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When Sam Lamonica stepped into the CIO role at Rudolph and Sletten five years ago, he set out to tame an ungainly network by using an orderly open source network monitoring solution.
"Basically there was nothing in place," says Lamonica, whose Redwood City, Calif.-based company is a general contractor in the construction industry. "The infrastructure was pretty much a hodge-podge of different, disparate pieces and systems that had been cobbled together by a couple of previous IS directors. So basically it was a swamp.
"I was looking for a monitoring surveillance tool that would allow me to identify, detect and ... troubleshoot problems long before the phones started ringing or the executives beat me up in the hallways because the network was down."
Lamonica acknowledges that his short list, which included proprietary solutions such as OpenView (now HP Software), Unicenter, and BMC Patrol (now BMC Performance Manager), also featured GroundWork Monitor Professional, a tool that he had used with great success at a previous company. In fact, in previous jobs, he had rolled out, used, managed, and supported all of the aforementioned solutions.
When considering what solution would be best for Rudolph and Sletten, Lamonica says he had to factor into the equation things such as the need to support about 50 project sites, 60 servers, and 100 network devices that supported 600 full-time workers.
"I had tremendous success with GroundWork [while working for another company]," he says. "Because of the fact it was open source, it was far cheaper. The company itself was a great implementer, and the tool was geared towards the type of monitoring surveillance that I needed in my business. That's ultimately why I selected it. A lot of it was price-driven, but there was a lot of functionality decisions that I made based on GroundWork. GroundWork requires far, far less support than most of the other primary proprietary software vendors."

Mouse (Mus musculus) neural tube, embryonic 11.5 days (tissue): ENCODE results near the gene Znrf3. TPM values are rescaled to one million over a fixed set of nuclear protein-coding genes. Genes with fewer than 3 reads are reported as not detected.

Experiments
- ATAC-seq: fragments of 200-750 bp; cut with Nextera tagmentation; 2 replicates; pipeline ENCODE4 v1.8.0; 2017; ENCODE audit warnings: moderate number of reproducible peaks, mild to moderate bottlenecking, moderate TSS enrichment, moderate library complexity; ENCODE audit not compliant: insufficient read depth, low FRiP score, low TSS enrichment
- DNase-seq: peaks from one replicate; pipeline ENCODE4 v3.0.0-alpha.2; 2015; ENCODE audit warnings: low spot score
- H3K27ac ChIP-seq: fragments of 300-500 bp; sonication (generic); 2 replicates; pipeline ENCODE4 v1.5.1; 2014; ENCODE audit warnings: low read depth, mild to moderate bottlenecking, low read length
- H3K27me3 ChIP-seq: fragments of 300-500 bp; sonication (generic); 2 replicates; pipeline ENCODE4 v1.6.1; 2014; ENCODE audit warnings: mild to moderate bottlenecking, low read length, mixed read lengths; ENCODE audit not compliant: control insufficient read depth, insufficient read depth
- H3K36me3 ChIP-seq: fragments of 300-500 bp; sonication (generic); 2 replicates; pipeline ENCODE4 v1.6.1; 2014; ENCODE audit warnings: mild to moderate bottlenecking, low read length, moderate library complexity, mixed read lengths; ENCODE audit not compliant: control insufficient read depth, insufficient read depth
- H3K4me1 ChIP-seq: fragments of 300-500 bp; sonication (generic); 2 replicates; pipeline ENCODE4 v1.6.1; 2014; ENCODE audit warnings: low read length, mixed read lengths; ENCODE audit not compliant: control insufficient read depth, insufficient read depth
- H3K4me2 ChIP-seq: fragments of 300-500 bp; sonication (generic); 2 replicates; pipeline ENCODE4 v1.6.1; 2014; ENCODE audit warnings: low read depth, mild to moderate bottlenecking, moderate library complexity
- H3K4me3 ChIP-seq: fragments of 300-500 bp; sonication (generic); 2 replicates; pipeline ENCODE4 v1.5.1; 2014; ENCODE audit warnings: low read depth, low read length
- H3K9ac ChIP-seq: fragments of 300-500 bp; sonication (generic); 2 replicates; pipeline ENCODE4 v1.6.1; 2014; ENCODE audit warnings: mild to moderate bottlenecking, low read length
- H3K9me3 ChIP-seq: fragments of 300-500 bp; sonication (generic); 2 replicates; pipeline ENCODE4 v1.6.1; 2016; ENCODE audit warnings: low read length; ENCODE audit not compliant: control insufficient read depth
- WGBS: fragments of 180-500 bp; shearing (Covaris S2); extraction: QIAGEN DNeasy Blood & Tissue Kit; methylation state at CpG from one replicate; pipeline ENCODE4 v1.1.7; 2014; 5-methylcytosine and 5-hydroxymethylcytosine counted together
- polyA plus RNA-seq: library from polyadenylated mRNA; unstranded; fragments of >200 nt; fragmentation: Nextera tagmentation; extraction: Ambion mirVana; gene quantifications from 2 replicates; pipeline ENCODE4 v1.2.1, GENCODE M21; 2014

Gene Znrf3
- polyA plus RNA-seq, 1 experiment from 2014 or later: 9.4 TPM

Making the switch to GroundWork took weeks -- only a fraction of the time it would have taken had his company opted for a proprietary solution -- and implementation challenges were too minimal to even talk about, says Lamonica. He says GroundWork fared better than rival solutions would have on the time-to-value scale.
Five years after the initial roll out, Rudolph and Sletten still stands behind its decision to go with GroundWork. The cost to acquire GroundWork was approximately 30% of the amount it would have cost to buy something from one of the major proprietary software vendors, Lamonica says, and the return on investment has also been impressive.
Lamonica explains that GroundWork almost immediately alleviated a lot of Rudolph and Sletten's IS staffing woes because it ensured that they were no longer "fighting fires." Lamonica and the IS team were actually getting meaningful alarms up front, and doing research and finetuning so that they could do root cause analysis on the front end.
"At the end of the day, it allowed me to get out of the 80% availability circus that was going on here," says Lamonica. "We're at four 9s now (99.99%) and have been four 9s over the last three years. The second benefit was with care and feeding. Some of the major proprietary software packages that I've rolled out have required a one or two headcount on a dedicated basis. Right now, we think managing the GroundWork solution is about one-third of one person's time per year. [Another] of the more compelling benefits that we were able to derive was people remain far more productive because there was far less downtime with the systems."
For companies that might be mulling over something similar, Lamonica says that he would heartily recommend GroundWork to his CIO peers. The product is strong and so easy to use that his company has not had to seek out a lot of vendor support, he says.
"Open source has reached a higher level of maturity," says Lamonica. "Businesses are doing a lot of intelligent things with open source solutions by wrapping other software packages around them and making them solutions instead of just software packages. I'd encourage my peers to be more comfortable with open source solutions."
Ian Palmer is a freelance writer based near Toronto, Canada, who focuses on technology and business issues.